Treatment for craniopharyngioma can be expensive. It is often a big source of stress and anxiety for families. In addition to treatment costs, many people find they have extra, unplanned expenses related to their child’s care. Families are encouraged to talk about financial concerns with a member of their health care team. Learn more about managing financial considerations in a separate part of this website.

Caring for a child with craniopharyngioma

Family members and friends often play an important role in taking care of a child with craniopharyngioma. This is called being a caregiver. As a parent or guardian, you are the primary caregiver for your child. However, friends and family can give you valuable support, even if they live far away.

When your child has craniopharyngioma, you may have an additional range of responsibilities. These may include giving medications or managing symptoms and side effects. However, it is important to seek help from others. Below are some of the responsibilities your family or friends could help with:

  • Providing short-term care for your child

  • Giving support and encouragement

  • Assisting with meals or household chores

  • Helping with insurance and billing issues

Learn more about caregiving.

Talking with your child's health care team about side effects

Before starting treatment, talk with your child’s doctor about possible side effects. Ask:

  • Which side effects are most likely?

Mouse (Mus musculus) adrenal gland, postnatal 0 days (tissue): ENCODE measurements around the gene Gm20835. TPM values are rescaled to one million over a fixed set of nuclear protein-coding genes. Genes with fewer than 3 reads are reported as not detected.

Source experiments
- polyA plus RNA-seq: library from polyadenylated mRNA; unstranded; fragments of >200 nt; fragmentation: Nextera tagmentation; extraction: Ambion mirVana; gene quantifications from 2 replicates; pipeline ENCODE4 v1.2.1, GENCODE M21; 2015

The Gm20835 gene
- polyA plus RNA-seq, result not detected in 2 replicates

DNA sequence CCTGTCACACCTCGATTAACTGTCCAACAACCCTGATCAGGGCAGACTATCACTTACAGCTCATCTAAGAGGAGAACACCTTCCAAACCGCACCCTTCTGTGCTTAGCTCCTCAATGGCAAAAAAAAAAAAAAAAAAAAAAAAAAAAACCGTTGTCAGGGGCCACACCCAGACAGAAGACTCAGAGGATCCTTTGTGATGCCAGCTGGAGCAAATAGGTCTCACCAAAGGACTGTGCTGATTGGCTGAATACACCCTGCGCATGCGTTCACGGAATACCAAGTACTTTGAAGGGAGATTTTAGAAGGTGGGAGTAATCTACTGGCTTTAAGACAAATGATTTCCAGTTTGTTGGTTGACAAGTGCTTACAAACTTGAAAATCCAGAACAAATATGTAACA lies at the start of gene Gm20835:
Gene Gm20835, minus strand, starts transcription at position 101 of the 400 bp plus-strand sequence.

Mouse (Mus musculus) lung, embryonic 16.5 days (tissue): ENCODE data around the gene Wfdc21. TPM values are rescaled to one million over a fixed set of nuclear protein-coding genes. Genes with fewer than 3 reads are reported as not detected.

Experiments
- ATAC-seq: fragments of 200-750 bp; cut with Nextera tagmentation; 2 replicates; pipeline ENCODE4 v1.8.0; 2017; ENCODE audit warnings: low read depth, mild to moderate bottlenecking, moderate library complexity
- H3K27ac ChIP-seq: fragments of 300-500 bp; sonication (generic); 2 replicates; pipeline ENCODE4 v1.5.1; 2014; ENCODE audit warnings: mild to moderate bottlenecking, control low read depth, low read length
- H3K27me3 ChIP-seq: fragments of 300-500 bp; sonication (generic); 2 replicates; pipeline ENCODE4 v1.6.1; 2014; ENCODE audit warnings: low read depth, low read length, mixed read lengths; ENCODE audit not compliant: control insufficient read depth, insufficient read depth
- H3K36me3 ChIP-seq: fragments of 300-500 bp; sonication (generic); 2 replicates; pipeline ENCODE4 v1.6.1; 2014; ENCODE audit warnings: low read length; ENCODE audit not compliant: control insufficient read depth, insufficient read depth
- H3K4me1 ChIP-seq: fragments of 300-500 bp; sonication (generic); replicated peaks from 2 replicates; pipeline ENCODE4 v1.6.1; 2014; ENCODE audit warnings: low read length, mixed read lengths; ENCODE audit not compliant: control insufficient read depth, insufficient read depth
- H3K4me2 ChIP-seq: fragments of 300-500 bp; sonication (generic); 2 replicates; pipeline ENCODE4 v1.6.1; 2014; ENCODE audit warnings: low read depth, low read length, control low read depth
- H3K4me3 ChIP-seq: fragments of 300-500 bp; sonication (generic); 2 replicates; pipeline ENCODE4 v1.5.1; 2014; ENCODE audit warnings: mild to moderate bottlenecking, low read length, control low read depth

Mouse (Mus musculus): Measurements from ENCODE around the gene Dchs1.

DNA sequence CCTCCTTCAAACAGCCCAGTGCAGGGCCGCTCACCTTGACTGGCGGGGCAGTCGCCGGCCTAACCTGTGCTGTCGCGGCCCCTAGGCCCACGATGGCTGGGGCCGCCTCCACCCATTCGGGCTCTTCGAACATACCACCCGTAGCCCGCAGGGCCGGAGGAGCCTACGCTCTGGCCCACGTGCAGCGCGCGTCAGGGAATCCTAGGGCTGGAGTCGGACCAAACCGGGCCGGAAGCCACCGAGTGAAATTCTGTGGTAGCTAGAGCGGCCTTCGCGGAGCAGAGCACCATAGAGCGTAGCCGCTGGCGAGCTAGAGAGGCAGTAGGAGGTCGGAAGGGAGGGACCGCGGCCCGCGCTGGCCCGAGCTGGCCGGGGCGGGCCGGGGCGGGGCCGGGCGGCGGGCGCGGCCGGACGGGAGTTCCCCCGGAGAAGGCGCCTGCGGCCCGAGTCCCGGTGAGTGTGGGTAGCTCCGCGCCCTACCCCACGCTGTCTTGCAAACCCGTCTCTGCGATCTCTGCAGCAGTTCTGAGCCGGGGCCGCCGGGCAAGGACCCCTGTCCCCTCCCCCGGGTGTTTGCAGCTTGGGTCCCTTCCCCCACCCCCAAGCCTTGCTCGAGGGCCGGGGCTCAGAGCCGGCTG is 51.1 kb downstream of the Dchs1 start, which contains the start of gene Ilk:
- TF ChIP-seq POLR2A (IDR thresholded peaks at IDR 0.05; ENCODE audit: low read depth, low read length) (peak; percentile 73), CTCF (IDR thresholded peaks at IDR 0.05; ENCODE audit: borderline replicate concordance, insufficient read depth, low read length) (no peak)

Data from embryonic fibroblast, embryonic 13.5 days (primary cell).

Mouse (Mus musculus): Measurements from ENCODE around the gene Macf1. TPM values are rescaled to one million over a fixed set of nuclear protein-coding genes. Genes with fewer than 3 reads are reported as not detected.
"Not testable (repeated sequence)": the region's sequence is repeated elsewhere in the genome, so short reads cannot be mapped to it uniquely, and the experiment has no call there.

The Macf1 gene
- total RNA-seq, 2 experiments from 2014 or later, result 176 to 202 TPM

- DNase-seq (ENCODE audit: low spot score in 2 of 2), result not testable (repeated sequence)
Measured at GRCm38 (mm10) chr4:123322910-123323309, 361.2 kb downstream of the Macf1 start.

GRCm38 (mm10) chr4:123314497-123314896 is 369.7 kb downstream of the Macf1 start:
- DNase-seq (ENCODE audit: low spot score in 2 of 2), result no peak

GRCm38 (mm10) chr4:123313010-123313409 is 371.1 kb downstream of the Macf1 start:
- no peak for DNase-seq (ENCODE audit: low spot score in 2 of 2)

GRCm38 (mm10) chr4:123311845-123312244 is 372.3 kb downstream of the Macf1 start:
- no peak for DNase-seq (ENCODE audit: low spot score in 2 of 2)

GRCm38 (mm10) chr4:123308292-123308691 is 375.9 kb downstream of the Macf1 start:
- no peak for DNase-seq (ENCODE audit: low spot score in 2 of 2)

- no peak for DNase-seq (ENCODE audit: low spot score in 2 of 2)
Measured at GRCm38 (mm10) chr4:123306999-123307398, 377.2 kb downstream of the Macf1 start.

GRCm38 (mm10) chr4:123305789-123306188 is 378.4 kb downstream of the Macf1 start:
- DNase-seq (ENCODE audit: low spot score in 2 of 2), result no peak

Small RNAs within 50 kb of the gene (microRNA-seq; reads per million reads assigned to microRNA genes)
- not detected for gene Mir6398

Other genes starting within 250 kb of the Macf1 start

• When are they likely to happen?

  • What can we do to prevent or relieve them?

Be sure to tell your child’s health care team about any side effects that happen during treatment and afterward, too. Tell them even if you do not think the side effects are serious. This discussion should include physical, emotional, and social effects.

Also, ask how much care your child may need at home and with daily tasks during and after treatment. This can help you make a caregiving plan. Create a caregiving plan with this 1-page fact sheet that includes an action plan to help make caregiving a team effort. This free fact sheet is available as a PDF, so it is easy to print out.

Looking for More on How to Track Side Effects?

Cancer.Net offers several resources to help you keep track of symptoms and side effects. Please note that these links will take you to other sections of Cancer.Net:

  • Cancer.Net Mobile: The free Cancer.Net mobile app allows you to securely record the time and severity of symptoms and side effects.
  • ASCO Answers Managing Pain: Get this 36-page booklet about the importance of pain relief that includes a pain tracking sheet to record how pain affects your child. The free booklet is available as a PDF, so it is easy to print out.

  • ASCO Answers Fact Sheets: Read 1-page fact sheets on diarrhea and rash that provide a tracking sheet to record the timing and severity of the side effect. These free fact sheets are available as a PDF, so it is easy to print out.

The next section in this guide is Follow-up Care. It explains the importance of checkups after treatment is finished. Use the menu to choose a different section to read in this guide.